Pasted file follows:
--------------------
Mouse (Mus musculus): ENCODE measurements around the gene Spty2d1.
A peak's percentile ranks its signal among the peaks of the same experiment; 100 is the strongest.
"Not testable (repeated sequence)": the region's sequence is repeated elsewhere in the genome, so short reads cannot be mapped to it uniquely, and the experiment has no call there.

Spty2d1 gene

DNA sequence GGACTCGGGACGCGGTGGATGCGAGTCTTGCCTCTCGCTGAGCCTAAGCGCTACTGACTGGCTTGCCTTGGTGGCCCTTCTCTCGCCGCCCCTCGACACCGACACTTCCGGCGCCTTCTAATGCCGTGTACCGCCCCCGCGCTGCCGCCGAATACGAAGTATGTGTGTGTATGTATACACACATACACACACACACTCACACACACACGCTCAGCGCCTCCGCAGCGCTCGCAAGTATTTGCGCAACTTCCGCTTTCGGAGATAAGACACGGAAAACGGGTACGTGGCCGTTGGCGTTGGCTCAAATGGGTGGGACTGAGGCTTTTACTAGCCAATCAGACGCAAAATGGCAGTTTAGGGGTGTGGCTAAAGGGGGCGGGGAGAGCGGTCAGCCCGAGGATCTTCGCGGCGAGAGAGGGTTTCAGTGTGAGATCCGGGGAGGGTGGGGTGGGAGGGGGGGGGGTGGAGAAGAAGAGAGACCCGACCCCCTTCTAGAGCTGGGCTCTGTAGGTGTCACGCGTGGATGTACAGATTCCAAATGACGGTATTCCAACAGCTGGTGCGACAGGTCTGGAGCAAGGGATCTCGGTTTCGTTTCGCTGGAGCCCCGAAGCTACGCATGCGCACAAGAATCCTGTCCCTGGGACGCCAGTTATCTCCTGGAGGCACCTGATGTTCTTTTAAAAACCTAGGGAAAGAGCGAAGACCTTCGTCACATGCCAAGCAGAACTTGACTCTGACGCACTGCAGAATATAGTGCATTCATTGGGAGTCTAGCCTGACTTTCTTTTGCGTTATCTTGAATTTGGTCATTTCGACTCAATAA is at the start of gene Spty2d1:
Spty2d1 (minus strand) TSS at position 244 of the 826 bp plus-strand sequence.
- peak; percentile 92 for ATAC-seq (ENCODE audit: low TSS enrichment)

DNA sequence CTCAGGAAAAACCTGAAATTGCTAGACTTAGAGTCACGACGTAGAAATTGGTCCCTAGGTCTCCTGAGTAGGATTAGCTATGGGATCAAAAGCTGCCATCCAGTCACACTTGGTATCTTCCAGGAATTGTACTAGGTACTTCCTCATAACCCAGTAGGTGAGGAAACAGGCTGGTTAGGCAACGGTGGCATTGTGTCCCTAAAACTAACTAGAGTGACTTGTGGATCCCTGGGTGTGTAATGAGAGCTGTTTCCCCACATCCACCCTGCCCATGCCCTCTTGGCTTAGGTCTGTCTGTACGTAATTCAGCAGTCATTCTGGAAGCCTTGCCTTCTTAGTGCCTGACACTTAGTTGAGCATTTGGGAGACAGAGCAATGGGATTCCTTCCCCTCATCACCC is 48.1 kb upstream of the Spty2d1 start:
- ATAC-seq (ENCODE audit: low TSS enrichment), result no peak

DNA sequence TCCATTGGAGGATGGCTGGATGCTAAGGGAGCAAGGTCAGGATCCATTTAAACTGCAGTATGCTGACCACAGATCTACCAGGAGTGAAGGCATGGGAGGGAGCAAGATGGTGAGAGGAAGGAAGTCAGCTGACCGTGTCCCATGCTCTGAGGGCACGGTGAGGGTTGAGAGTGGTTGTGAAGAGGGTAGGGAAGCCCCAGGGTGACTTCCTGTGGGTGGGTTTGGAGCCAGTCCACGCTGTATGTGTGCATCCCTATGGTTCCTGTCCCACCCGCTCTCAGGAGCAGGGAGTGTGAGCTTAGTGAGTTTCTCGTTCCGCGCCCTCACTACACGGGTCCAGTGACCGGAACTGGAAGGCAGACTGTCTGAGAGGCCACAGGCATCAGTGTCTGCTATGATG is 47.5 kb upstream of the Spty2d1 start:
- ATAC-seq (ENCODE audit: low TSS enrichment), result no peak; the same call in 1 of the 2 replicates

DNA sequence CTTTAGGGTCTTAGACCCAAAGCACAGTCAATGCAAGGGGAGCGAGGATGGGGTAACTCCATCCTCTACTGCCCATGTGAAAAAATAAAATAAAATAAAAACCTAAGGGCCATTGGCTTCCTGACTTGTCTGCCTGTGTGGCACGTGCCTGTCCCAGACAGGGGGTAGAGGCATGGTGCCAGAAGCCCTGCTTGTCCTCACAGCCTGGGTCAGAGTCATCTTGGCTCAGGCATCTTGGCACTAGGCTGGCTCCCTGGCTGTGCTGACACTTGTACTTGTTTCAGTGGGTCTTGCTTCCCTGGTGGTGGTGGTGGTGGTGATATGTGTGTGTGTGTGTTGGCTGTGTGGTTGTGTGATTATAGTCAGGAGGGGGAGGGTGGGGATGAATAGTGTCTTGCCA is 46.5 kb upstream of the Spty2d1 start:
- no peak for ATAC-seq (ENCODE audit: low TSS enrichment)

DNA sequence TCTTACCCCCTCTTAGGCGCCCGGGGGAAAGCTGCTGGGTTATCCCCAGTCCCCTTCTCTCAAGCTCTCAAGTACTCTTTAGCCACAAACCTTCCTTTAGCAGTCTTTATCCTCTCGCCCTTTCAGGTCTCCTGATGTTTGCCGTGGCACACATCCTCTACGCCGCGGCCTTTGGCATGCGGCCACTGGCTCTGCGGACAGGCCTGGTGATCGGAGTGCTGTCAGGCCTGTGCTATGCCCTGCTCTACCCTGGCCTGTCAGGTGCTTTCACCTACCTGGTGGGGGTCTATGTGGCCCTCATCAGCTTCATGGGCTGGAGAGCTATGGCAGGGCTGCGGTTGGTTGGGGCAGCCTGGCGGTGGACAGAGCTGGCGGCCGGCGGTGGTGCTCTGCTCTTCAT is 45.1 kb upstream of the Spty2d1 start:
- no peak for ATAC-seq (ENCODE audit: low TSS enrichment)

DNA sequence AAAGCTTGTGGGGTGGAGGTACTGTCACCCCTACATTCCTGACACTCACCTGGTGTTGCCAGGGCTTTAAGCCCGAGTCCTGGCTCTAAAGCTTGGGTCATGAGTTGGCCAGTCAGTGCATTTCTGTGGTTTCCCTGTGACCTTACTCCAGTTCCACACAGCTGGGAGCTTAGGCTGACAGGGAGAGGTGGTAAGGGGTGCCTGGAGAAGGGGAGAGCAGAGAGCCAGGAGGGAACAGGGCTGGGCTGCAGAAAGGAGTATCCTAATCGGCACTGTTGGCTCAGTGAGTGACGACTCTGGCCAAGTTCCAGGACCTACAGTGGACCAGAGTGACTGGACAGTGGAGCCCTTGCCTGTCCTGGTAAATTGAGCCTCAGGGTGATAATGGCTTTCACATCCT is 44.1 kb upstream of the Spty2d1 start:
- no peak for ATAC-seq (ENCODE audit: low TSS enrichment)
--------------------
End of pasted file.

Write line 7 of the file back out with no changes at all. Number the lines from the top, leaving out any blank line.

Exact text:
- peak; percentile 92 for ATAC-seq (ENCODE audit: low TSS enrichment)